While the annual Masters golf tournament may be ringing in springtime at Augusta National and on TVs across the country this weekend, here in the High Country we have our own “tradition unlike any other.” There may not have been azaleas in bloom or dogwoods blowing in the breeze, but spring was in the air Saturday for the 23rd running of the Breckenridge Imperial Challenge.
Part bike race, part ski mountaineering, part downhill, it’s a triathlon made for the Rockies.
Race organizer Jeff Westcott called it a rite of spring and local tradition. “It’s just one of those things, when you move to Breckenridge you hear about the Imperial.”
New this year, the competition added a running option as an alternative to biking. An idea Westcott said was championed by David Ruttman, who took second in the long course run, 3 minutes 24.65 seconds behind winner Ben Kadlec of Boulder, who finished in 1:49:29.61. Breckenridge resident Jamie Falcon took first among women in 2:06:23.88.
“I’ve been bugging Jeff to add a run category,” Ruttman said after the race. “We have a big trail running community. It was time for us to represent.”
Ruttman also turned some heads on the day, adding his own twist to the competition. Last year the event added a ‘retro’ category for bikers to compete by carrying their full complement of ski gear with them during the bike portion of the race — true to one of the competition’s earliest formats. Ruttman decided to incorporate that idea with his run and carried a full pack with his skis strapped to his back — he was the only one to do so.
“I’m used to carrying a pack,” the avid backcountry skier told the Daily. “I practiced a few times before the race.”
He said running with skis definitely took a little getting used to and recommended to anyone considering trying it next year to where a helmet to avoid the skis bumping against one’s head.
Ruttman said he plans to campaign for a ‘retro’ runner category next year and hopes Westcott will even let him run in his Alpine touring ski boots. Westcott told the Daily he was impressed by Ruttman’s second-place finish and would consider adding a category, but he didn’t weigh in on the boot idea.
But while the running category — a late addition to this year’s competition — was well received in its first year, bikers were still the vast majority of the close to 200 competitors. Twenty-five runners participated.
For the fourth year in a row, Breckenridge multi-sport athlete Greg Ruckman took top honors in the men’s long course bike category. He completed the course in record time, finishing in 1:26:04.6.
Ruckman, a two-time Olympian in rowing and competitive ski mountaineering, outlasted fellow AT racer and former U.S. ski mountaineering champion Pete Swenson for the top spot. Swenson was on Ruckman’s heels for the entire climbing portion of the race. One spectator thought he may catch the former Olympian in the transition to downhill — explaining Swenson was good with transitions after the climb and a better downhill skier, but it wasn’t meant to be. Swenson finished just under 2 minutes behind Ruckman.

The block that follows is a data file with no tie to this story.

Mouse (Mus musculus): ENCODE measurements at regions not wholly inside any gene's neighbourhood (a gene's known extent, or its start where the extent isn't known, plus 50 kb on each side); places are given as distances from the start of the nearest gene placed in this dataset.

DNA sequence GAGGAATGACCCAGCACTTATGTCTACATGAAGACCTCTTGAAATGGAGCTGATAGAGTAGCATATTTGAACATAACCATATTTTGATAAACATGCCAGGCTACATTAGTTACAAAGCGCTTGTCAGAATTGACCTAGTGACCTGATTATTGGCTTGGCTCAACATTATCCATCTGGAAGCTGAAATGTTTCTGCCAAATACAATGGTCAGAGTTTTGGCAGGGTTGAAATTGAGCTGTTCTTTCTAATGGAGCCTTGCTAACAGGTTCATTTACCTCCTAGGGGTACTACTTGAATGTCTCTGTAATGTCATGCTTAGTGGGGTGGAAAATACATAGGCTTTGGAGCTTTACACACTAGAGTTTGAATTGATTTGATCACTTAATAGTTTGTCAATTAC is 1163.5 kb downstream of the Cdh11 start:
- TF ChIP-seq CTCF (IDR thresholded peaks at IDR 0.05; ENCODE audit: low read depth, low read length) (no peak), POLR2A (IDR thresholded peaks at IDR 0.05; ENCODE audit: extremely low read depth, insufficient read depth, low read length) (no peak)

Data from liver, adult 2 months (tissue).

“I always feel lucky after winning this race. There’s so many things that could go wrong,” Ruckman said. “Guys go after it on the bike and it’s a pretty challenging road. There are opportunities for disaster everywhere. Pete (Swenson) had to stop and pull his handlebars straight, just because he was going by me so fast, hitting potholes.”
With four people ahead of him headed into the transition from biking to the ski climbing, the avid uphiller was unfazed.
“There’s plenty of time to suffer going up on the skis, so I wasn’t worried,”
Able to capitalize on with quick change from bike to skis, he jumped into the lead in the uphill portion and kept it.
“I thought I was still second,” he said, remembering his push up the hill from the base of Peak 8 to its summit at the top of the Imperial Chair. “I could see up to the first ridge and was like ‘oh boy, he’s got a big lead.’”
Marlee Dixon, also of Breckenridge, finished first among women in the biking long course category with a 1:31:56.84 time.
“It’s a one-of-a-kind race,” she said. “It’s fun and it’s good training for summer.”
Dixon, Ruckman and a number of other top finishers credited a strong ski mountaineering background as the reason for their success.
After the 6.2-mile bike race from the Breckenridge Recreation Center to the Peak 8 base area, the 3,000 foot elevation gain from the base of Peak 8 to the top of Imperial was clearly the competition’s biggest challenge. From the top, competitors raced back to the finish line in the base area.
Of the draw to compete, Ruckman said, “It’s the mountain you look at every day, so it’s fun to remember being up there at the top.”
Westcott echoed the sentiment. “To climb and summit Peak 8. There’s something special about it.”